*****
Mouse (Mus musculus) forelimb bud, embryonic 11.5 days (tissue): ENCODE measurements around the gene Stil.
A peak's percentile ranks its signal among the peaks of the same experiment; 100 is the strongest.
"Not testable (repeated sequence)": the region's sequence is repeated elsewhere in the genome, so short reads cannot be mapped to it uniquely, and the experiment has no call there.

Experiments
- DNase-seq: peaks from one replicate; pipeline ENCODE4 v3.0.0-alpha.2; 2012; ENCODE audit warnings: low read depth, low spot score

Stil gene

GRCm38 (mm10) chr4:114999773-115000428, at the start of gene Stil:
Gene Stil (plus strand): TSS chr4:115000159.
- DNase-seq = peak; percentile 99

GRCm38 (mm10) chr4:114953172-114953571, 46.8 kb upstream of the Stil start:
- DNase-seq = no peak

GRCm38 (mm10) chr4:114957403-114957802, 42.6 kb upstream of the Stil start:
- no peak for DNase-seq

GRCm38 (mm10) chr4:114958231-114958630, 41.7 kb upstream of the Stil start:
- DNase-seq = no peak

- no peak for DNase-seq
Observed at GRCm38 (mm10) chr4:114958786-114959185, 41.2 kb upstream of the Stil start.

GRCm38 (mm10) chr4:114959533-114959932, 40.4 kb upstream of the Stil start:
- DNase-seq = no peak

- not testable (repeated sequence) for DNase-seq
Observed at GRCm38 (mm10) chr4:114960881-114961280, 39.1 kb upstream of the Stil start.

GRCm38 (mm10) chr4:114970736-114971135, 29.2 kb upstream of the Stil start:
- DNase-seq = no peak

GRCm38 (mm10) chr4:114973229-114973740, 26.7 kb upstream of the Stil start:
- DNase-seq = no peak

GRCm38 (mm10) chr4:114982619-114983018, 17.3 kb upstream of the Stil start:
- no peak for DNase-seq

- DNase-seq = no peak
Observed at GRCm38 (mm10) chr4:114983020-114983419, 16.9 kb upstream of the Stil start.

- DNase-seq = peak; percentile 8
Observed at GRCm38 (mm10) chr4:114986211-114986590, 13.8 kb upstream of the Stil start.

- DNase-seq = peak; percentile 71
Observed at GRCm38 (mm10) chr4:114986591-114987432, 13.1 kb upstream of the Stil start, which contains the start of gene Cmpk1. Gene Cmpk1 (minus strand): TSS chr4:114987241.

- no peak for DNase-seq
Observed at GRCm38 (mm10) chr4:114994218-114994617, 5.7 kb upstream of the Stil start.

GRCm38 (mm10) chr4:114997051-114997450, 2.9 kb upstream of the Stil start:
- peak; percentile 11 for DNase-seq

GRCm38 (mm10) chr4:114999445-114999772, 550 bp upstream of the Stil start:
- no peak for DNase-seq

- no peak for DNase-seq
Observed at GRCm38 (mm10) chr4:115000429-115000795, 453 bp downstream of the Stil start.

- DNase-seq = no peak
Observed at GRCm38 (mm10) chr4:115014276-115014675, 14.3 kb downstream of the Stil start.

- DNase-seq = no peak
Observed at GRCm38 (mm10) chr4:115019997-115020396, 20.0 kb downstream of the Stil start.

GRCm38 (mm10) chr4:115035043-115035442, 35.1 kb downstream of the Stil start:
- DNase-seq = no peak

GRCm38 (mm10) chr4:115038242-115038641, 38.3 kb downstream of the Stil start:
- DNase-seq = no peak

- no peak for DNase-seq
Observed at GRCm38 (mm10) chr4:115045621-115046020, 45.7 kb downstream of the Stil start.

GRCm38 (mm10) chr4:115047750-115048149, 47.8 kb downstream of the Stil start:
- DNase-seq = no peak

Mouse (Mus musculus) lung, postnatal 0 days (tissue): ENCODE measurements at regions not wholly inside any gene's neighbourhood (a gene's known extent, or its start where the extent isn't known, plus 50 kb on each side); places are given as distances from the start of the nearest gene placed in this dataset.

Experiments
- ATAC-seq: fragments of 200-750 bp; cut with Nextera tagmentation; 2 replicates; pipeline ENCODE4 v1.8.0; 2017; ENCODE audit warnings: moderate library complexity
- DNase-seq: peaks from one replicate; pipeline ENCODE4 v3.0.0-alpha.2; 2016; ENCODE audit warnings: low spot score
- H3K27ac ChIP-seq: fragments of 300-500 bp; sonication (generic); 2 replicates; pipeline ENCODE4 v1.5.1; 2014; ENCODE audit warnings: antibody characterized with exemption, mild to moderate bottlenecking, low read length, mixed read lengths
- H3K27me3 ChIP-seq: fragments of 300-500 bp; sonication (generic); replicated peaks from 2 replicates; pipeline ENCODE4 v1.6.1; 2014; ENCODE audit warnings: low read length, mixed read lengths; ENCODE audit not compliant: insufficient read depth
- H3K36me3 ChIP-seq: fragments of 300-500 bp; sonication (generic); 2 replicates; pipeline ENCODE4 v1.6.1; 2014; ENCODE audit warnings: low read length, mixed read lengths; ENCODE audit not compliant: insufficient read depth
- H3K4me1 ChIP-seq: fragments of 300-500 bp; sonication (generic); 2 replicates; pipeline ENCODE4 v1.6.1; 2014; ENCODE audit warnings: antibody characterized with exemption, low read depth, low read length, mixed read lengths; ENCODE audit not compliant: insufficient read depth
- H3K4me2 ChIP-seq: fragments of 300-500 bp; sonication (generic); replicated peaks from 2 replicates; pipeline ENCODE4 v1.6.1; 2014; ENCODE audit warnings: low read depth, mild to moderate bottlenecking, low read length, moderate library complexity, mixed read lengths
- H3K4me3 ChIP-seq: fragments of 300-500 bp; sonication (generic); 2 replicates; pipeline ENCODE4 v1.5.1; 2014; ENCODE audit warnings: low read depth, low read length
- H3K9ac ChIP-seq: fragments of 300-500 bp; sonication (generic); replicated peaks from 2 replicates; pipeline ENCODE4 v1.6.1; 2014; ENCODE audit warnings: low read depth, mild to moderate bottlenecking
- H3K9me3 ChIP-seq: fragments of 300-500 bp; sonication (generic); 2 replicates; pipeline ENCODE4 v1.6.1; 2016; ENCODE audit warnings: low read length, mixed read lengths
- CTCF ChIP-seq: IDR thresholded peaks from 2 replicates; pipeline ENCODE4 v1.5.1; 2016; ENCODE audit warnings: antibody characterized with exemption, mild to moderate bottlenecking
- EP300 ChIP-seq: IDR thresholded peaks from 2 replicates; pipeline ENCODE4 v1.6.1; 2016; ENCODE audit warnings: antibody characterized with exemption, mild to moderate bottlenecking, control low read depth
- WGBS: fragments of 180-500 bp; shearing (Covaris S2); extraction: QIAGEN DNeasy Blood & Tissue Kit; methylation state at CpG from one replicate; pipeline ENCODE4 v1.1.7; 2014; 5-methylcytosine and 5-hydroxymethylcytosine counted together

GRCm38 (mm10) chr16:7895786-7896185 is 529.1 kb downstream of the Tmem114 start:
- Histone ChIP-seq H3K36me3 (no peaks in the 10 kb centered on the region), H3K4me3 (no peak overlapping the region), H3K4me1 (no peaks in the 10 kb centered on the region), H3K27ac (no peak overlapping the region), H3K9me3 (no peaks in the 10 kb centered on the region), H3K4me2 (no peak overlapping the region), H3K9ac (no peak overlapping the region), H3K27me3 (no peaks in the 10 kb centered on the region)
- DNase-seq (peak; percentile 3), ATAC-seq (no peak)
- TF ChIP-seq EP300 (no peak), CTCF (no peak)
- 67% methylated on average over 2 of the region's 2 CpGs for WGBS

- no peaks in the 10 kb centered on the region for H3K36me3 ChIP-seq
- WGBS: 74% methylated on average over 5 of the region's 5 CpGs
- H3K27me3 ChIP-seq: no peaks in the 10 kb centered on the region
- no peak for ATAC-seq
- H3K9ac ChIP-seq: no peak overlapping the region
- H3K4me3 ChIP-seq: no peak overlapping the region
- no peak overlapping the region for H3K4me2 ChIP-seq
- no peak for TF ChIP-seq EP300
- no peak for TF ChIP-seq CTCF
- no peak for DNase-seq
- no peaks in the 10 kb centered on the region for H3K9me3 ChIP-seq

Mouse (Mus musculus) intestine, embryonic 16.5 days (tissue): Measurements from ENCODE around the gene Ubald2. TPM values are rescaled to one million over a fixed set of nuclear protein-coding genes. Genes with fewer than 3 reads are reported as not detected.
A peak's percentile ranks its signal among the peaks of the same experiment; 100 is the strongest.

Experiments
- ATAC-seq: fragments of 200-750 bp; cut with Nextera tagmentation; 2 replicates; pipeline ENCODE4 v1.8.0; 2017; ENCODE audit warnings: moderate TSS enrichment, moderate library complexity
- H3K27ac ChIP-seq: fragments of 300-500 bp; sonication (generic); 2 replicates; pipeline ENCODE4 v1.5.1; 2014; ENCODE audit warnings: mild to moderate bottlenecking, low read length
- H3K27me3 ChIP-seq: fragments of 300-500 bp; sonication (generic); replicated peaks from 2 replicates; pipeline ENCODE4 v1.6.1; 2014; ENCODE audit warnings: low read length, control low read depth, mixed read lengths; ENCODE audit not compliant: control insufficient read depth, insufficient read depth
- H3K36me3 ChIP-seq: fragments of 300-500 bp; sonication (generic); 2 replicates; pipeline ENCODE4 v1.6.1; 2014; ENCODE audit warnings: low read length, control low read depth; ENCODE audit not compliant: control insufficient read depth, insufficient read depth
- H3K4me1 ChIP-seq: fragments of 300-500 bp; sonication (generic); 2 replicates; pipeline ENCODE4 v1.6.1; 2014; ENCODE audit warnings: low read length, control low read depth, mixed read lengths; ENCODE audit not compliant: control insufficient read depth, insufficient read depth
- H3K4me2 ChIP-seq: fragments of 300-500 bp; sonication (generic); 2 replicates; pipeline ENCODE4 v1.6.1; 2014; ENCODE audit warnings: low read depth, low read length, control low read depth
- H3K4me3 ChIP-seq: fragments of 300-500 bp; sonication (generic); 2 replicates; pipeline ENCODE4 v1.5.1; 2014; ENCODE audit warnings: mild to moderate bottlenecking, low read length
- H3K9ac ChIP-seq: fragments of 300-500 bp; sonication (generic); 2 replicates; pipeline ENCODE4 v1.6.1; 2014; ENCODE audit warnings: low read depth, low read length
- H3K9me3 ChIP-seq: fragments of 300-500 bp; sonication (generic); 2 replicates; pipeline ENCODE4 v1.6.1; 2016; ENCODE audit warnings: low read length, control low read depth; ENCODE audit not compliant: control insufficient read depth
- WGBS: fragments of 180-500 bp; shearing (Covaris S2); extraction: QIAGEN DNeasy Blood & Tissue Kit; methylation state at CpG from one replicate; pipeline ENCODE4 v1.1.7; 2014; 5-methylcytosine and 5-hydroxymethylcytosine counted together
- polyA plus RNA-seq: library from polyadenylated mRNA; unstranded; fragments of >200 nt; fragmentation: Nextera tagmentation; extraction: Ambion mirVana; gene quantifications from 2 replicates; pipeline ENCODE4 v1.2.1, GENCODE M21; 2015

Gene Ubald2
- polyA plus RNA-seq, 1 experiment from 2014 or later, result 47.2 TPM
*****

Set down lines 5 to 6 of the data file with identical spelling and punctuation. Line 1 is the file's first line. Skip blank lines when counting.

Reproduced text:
- DNase-seq: peaks from one replicate; pipeline ENCODE4 v3.0.0-alpha.2; 2012; ENCODE audit warnings: low read depth, low spot score

Stil gene